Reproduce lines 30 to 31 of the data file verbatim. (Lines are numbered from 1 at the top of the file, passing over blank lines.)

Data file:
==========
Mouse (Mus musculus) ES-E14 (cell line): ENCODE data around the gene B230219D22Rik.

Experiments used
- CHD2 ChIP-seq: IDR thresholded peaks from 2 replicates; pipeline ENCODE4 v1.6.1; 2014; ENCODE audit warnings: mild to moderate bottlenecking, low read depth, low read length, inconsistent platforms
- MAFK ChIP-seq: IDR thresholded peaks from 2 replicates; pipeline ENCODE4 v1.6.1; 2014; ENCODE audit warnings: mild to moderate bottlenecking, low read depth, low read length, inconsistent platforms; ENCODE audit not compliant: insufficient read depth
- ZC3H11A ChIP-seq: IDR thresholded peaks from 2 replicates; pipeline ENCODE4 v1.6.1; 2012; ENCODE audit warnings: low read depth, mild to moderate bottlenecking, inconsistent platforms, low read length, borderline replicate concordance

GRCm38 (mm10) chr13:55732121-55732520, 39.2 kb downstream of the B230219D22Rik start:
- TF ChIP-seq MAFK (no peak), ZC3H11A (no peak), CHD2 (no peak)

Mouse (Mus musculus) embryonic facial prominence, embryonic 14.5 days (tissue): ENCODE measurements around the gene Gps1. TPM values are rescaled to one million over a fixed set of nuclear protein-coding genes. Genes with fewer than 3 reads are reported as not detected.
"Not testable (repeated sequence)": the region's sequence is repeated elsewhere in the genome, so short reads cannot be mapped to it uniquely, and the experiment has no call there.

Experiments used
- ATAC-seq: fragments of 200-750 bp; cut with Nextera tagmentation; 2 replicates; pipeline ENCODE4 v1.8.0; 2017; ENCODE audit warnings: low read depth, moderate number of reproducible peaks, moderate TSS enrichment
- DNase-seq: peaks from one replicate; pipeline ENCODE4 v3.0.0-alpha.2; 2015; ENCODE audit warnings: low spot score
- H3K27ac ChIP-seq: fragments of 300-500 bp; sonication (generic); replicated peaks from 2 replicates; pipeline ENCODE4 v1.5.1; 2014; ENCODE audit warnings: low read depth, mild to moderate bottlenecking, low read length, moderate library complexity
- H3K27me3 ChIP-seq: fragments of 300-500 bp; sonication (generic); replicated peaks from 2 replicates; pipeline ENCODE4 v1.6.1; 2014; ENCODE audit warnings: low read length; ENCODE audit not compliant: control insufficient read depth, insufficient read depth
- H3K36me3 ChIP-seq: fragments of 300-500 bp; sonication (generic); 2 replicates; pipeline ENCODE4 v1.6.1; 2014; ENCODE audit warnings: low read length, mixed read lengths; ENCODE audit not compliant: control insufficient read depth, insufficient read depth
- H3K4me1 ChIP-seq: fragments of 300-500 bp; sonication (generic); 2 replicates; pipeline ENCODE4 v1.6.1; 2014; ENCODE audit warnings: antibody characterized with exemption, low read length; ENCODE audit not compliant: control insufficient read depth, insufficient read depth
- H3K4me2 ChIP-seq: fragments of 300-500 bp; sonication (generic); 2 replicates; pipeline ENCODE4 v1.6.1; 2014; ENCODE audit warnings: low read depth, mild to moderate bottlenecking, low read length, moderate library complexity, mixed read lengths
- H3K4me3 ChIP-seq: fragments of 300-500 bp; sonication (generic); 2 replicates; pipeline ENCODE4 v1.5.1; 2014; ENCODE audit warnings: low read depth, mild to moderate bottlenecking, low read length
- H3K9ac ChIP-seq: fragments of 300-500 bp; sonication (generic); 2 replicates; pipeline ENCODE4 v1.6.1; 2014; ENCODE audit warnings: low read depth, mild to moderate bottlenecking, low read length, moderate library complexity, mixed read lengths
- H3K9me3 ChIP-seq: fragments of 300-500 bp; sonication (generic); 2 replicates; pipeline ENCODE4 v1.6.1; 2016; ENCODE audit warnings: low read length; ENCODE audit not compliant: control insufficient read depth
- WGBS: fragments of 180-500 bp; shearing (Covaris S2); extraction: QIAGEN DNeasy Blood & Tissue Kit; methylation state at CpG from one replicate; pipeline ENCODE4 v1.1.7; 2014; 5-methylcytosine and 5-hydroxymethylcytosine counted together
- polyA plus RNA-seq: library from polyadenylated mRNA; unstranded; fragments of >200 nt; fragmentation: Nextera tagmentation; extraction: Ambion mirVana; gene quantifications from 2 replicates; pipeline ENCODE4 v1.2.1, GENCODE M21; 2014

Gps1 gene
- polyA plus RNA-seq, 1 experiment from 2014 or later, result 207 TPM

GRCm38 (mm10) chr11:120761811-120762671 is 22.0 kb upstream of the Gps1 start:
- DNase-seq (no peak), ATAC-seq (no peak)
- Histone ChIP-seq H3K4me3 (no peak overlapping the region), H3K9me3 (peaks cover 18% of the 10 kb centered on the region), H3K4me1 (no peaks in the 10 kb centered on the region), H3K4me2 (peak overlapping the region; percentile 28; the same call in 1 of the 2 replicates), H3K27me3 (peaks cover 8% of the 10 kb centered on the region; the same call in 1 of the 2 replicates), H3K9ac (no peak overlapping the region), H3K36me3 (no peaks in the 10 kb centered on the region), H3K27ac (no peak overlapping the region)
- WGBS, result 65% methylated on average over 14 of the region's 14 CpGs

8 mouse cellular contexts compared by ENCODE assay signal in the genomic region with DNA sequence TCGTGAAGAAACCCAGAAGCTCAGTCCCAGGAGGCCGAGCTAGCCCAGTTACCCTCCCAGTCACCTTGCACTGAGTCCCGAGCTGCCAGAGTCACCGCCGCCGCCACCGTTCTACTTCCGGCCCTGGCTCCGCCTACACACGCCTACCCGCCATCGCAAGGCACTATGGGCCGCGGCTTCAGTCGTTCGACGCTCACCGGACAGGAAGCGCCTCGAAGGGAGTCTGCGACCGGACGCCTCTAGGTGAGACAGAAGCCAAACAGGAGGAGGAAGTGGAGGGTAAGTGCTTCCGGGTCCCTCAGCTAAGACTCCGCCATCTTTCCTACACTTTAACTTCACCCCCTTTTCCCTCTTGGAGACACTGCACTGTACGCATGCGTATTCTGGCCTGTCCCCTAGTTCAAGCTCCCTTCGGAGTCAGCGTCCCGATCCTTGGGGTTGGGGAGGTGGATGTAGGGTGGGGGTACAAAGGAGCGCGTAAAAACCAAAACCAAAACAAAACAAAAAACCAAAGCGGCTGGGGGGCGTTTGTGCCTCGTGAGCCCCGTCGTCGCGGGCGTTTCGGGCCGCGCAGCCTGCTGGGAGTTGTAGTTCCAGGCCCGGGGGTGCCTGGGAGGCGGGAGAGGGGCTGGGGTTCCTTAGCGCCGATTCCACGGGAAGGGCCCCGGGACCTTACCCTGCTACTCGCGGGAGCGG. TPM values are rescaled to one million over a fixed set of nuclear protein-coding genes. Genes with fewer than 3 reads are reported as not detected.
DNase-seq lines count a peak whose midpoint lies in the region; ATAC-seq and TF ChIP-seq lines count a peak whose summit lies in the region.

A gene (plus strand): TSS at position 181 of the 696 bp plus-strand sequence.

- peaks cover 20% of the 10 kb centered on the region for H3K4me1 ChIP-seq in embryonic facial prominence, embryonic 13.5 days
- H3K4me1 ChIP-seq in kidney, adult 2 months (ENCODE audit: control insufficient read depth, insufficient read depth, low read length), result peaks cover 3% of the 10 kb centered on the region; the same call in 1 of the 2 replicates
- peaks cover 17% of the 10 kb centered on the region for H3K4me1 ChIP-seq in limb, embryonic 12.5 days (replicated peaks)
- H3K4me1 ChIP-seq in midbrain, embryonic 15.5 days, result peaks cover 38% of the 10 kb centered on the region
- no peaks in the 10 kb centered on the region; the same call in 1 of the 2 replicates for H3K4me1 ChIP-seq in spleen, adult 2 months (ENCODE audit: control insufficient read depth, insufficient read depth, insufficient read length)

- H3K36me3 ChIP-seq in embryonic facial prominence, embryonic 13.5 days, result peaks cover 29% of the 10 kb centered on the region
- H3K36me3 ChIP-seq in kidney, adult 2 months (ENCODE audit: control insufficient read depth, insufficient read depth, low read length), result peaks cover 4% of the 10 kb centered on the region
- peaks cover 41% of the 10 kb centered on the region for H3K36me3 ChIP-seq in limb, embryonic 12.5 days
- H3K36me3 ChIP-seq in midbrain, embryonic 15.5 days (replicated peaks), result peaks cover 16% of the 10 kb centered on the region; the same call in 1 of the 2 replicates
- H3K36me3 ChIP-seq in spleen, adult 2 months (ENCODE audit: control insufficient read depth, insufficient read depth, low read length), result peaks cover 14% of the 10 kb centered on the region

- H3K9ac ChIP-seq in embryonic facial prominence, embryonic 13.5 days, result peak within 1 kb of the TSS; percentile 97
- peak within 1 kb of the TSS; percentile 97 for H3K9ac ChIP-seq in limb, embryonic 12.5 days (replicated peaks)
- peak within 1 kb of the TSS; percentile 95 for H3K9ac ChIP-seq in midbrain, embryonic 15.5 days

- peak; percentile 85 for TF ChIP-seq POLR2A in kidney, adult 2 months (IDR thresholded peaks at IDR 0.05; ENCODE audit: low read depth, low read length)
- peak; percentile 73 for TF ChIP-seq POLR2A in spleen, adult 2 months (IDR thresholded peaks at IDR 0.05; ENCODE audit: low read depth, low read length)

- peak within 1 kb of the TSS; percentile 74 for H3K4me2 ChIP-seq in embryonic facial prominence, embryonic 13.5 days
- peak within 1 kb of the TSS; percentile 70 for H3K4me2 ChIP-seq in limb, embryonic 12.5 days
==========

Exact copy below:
DNase-seq lines count a peak whose midpoint lies in the region; ATAC-seq and TF ChIP-seq lines count a peak whose summit lies in the region.

A gene (plus strand): TSS at position 181 of the 696 bp plus-strand sequence.